Both defendants sobbed as they gave their final statements on Thursday morning.

"I realise that as a police officer I should never have brought Emily Spanton to the BRI offices," Redouane said, taking the stand just a few metres away from his accuser.

"All my life I've had good relationships with women. I never, never, never assaulted, attacked or raped Emily Spanton."

Quirin said it had been a "five-year nightmare" for him and his family.

"Maybe I was unfaithful, but I have never raped a woman. I never raped this woman."

Quirin's lawyer Anne-Laure Compoint had argued it was not possible to prove beyond doubt that there had been a lack of consent.

The "36" is still used as police offices, but the headquarters have been moved to a new building in northwest Paris.


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An Iranian asylum-seeker detained in Papua New Guinea under Australian asylum laws has won Australia's most valuable literary prize for a book he reportedly wrote using the online messaging service WhatsApp.

Behrouz Boochani, a Kurd who has been held on PNG's Manus Island since 2013, was awarded the Victorian Prize for Literature on Thursday (Jan 31), said a statement on a government website for the Australian state of Victoria.

The journalist and filmmaker was awarded the A$100,000 (US$72,600) prize for his book No Friend But the Mountains: Writing from Manus Prison.

He will receive an additional A$25,000 after it also won the non-fiction category.

"(Boochani's) award was accepted by the book's translator Omid Tofighian, who worked with Boochani over five years to bring the stories to life," the state website said.

Media reports said Boochani wrote the work on his phone and sent it to Tofighian bit-by-bit in text messages.

This was because he felt unsafe in the guarded camp, which was shuttered last year after a local court ruling and the asylum-seekers moved elsewhere on the island.

For years Canberra has sent asylum-seekers who try to enter the country by boat to Manus Island or Nauru in the Pacific for processing, with those found to be refugees barred from resettling in Australia.

The harsh policy is meant to deter people embarking on treacherous sea journeys, but the United Nations and other rights groups have criticised the camps' conditions and long detention periods.

Boochani's book beat 27 other shortlisted works published last year in Australia to win the overall prize.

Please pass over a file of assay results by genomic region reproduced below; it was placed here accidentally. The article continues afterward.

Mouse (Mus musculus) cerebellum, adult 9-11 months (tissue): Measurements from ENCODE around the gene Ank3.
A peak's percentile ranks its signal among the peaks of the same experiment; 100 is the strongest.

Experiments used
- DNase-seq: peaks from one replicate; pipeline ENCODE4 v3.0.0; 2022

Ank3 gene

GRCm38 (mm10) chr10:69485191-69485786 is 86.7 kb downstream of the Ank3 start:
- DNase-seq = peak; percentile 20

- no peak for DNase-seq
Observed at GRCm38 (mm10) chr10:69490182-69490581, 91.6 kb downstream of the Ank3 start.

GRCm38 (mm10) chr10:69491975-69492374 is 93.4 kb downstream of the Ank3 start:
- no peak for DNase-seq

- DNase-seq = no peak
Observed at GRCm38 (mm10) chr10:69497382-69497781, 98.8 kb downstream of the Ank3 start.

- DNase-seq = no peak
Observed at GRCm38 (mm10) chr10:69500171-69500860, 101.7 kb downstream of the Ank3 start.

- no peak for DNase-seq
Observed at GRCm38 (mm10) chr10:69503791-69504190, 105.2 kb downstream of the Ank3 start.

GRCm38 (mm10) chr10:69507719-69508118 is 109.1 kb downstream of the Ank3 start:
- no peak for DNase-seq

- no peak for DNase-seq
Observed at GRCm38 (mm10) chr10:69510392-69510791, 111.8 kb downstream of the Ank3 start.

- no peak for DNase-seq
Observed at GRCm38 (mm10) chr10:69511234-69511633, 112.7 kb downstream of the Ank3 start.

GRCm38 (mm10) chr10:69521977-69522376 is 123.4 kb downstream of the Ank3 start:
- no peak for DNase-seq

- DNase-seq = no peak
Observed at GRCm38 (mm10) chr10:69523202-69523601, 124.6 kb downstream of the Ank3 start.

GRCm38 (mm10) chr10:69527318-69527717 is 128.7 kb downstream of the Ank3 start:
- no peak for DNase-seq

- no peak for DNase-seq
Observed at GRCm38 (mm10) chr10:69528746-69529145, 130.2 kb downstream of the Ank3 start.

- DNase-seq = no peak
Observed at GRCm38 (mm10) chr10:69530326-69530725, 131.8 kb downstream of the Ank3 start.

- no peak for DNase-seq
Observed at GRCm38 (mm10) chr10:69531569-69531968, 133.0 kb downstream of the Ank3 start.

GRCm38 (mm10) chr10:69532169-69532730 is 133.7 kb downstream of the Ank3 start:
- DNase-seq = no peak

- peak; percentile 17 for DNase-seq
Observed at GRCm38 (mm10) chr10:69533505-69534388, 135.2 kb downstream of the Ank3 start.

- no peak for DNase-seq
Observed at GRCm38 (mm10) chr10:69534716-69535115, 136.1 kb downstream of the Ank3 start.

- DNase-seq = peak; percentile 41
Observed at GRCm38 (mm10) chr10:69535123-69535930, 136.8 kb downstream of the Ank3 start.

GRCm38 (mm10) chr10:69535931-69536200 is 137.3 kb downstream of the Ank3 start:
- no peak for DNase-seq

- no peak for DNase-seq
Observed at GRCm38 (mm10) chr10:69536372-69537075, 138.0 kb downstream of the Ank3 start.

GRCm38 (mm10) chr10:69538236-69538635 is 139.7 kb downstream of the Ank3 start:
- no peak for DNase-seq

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WASHINGTON: US President Donald Trump and congressional Democrats on Thursday (Jan 31) hardened their positions over a wall being built on the border with Mexico, raising new doubts over their ability to reach a deal just as negotiations were getting underway.

At her weekly news conference, House of Representatives Speaker Nancy Pelosi reiterated, "There's not going to be any wall money in the legislation" to fund border security for the rest of this year.

Instead, Pelosi said funding for more ports of entry or additional border security technology was open for negotiation. She added that the 17 House and Senate negotiators should decide the components of the nation's border security.

But the Democratic negotiators went a step further from Pelosi's prohibition on wall funds, unveiling a detailed opening position containing no money for any type of additional physical barriers on the border to control the flow of undocumented immigrants and illegal drugs.

Previously, Democrats have supported US$1.3 billion for new border fencing this year or improvements to existing fencing.

Asked by reporters about Pelosi's comment on wall funding, Trump, a Republican, said: "Without a wall, it doesn’t work."

Congress has a Feb. 15 deadline for coming up with a new plan for further securing the southwestern border.

The bipartisan conference committee of House and Senate lawmakers held a public session on Wednesday with the goal of producing a deal in about a week so it could be voted on by both chambers by the deadline.


Democratic leaders have called on Trump to stand aside and let the negotiators do their work as a way of fostering success.

Ignoring that advice, Trump issued a series of tweets on Thursday predicting failure and sounding alarms.

"More troops being sent to the Southern Border to stop the attempted Invasion of Illegals, through large Caravans," Trump tweeted.

"Democrats are becoming the Party of late term abortion, high taxes, Open Borders and Crime!" another tweet declared.

At the same time, each side has left some potential openings for the congressional negotiators to exploit.